L'acconciatura a toupet di riccioli nei ritratti femminili scolpiti e dipinti: cronologia e valenze sociali
In: Bullettino della Commissione Archeologica Comunale di Roma: 118, 2018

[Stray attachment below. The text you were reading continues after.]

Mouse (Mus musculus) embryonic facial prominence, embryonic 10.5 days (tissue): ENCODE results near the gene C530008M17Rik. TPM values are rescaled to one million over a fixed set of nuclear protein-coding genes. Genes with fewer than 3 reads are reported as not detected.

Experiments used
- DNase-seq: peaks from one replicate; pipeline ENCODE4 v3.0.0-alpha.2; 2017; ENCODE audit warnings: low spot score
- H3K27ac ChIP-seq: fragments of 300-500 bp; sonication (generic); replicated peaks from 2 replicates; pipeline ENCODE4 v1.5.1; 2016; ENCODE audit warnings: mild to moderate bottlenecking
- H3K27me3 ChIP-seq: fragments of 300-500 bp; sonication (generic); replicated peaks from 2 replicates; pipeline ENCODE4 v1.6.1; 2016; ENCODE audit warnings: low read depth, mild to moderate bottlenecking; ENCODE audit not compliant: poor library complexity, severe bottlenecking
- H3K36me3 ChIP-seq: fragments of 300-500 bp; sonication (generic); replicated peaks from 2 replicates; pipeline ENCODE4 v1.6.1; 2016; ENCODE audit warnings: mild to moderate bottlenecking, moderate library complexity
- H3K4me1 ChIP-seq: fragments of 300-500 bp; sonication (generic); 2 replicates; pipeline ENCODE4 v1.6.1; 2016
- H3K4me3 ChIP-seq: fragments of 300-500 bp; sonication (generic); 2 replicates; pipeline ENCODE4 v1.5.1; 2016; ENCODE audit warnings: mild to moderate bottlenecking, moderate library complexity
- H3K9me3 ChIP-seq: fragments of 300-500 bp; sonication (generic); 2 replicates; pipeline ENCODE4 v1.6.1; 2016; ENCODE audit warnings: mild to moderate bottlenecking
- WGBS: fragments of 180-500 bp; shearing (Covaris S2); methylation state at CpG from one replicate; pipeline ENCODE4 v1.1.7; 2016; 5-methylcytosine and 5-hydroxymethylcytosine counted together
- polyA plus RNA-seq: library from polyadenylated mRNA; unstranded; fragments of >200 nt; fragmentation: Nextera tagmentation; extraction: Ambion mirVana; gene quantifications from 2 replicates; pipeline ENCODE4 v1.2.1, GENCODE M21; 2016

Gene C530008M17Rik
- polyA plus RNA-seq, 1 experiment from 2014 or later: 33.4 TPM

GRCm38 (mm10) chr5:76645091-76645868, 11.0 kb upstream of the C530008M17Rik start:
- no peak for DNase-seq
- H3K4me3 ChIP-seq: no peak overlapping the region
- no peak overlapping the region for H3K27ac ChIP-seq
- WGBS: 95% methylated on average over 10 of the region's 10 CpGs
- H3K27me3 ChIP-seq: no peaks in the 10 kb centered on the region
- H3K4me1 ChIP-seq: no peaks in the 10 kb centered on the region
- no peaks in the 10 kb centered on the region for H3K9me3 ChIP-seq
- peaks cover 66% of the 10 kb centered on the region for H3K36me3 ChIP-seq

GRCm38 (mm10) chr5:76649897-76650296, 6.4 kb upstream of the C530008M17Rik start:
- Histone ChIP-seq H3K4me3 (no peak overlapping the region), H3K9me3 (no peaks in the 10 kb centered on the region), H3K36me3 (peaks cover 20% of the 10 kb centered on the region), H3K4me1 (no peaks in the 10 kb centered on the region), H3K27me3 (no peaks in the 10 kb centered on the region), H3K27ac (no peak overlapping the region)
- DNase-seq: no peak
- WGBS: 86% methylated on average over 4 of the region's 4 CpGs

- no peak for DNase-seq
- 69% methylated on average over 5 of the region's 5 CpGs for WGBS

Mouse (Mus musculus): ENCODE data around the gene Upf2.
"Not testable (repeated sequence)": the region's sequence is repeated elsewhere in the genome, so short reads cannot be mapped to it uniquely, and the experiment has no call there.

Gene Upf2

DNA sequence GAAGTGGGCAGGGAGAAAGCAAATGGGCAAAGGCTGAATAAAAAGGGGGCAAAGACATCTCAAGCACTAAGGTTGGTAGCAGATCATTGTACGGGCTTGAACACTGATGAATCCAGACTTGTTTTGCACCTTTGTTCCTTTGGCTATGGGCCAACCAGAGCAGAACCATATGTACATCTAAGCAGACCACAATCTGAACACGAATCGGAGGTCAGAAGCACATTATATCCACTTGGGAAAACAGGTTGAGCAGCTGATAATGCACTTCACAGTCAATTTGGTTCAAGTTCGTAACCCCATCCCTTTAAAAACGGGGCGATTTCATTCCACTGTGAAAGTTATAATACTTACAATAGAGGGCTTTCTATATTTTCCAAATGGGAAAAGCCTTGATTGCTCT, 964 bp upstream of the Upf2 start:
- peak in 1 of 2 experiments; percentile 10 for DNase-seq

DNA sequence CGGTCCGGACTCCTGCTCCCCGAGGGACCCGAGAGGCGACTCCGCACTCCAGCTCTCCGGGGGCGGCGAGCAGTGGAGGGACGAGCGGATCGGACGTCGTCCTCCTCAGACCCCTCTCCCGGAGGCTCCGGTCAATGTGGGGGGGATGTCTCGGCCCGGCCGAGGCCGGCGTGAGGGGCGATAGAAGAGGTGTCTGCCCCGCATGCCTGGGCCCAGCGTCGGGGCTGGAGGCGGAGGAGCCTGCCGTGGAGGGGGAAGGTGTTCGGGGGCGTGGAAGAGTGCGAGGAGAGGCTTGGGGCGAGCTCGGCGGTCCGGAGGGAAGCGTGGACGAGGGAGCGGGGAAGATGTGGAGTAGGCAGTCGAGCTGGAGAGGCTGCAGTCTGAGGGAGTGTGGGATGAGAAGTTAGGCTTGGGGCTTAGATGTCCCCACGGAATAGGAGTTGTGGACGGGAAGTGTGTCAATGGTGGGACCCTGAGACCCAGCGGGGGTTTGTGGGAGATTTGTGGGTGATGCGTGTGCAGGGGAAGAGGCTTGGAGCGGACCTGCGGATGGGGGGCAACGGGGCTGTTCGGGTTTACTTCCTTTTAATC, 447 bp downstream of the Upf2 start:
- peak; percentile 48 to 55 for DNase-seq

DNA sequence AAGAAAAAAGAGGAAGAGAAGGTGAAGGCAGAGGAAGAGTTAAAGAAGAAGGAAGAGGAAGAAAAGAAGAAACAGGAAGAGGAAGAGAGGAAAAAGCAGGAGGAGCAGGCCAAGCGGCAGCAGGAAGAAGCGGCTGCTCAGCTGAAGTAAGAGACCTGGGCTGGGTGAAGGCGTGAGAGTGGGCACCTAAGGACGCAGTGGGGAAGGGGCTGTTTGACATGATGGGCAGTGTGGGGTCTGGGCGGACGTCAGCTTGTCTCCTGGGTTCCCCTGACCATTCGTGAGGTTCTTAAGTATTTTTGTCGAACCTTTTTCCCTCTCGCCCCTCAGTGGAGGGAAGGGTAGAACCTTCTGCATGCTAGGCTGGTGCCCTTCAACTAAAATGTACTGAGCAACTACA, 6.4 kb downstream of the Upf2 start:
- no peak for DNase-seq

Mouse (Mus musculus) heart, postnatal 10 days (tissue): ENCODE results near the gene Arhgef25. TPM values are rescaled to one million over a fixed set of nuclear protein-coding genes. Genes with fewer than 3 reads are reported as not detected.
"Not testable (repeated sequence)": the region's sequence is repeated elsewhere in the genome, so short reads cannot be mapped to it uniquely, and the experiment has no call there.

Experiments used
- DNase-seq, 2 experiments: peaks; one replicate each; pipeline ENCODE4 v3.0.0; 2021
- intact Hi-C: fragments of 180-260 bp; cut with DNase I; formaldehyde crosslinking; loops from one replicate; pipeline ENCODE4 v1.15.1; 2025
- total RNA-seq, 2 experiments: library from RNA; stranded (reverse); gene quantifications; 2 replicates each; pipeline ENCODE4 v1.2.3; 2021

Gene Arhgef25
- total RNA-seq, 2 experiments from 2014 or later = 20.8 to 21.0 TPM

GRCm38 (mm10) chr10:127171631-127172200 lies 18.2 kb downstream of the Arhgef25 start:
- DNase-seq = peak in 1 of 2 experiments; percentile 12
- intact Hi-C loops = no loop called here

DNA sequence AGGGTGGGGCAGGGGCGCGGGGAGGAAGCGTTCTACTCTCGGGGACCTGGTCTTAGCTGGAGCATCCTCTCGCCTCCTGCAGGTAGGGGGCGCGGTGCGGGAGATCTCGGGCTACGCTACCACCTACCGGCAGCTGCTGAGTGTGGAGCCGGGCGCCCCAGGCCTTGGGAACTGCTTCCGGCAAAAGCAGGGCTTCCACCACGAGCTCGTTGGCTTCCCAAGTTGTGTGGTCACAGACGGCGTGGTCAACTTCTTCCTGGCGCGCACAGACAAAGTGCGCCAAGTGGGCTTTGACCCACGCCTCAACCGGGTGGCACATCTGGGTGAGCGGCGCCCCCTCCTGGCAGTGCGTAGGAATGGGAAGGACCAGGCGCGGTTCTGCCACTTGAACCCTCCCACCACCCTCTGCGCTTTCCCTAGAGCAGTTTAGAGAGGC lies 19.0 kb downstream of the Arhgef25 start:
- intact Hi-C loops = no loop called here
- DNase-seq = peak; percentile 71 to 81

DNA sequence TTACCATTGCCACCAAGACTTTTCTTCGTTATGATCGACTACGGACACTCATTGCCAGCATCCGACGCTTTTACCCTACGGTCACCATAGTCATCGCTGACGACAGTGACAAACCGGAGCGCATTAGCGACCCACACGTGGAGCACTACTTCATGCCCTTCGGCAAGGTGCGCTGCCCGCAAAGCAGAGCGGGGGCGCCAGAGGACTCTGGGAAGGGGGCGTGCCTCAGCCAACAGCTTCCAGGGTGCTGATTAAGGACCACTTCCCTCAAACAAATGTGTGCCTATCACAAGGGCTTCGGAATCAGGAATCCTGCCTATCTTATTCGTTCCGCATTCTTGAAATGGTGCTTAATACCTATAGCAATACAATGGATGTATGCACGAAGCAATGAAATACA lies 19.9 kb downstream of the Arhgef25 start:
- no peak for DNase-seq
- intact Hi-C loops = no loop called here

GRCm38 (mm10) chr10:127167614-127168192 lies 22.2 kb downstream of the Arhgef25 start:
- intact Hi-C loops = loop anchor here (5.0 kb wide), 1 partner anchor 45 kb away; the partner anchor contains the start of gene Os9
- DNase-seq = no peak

During the imperial age, hairstyle was one of the most effective means of expression about the role and values that family and society entrusted to women. It is therefore a fundamental feature of female portraiture, which might be useful both for issues of chronology of the sculptures, reliefs and paintings, and for comprehending the social context of the women portrayed. This paper is focused on the typological-stylistic analysis of the toupet with curls, and aims to provide a new chronological grid for a wide range of female portraits of non-imperial women from the Flavian to the Hadrianic periods, as well as to contribute new insights into the issue of the relationship between imperial and private portraits. The first part of this paper analyses marble portraits and their chronology. It purports to show how such hairstyle remains fashionable till to the Hadrianic period, quite possibly for its aesthetic qualities and elegance and because it had become a marker for social status and wealth, certainly due to the laborious make-up that it entailed. The high artistic quality of many portraits of the Hadrianic age demonstrates that this is not a mere survival of precedent epochs. In the second part a few hypotheses are presented about the variety of hairstyles in private female portraits in the first decades of the second century AD. In the third part, the author analyzes the coeval attestation of such elaborate hairstyle in Fayyum painted portraits, which are compared with sculptural portraits in the fourth and last part, in an attempt to offer possible interpretations of the discrepancies noted in the two media.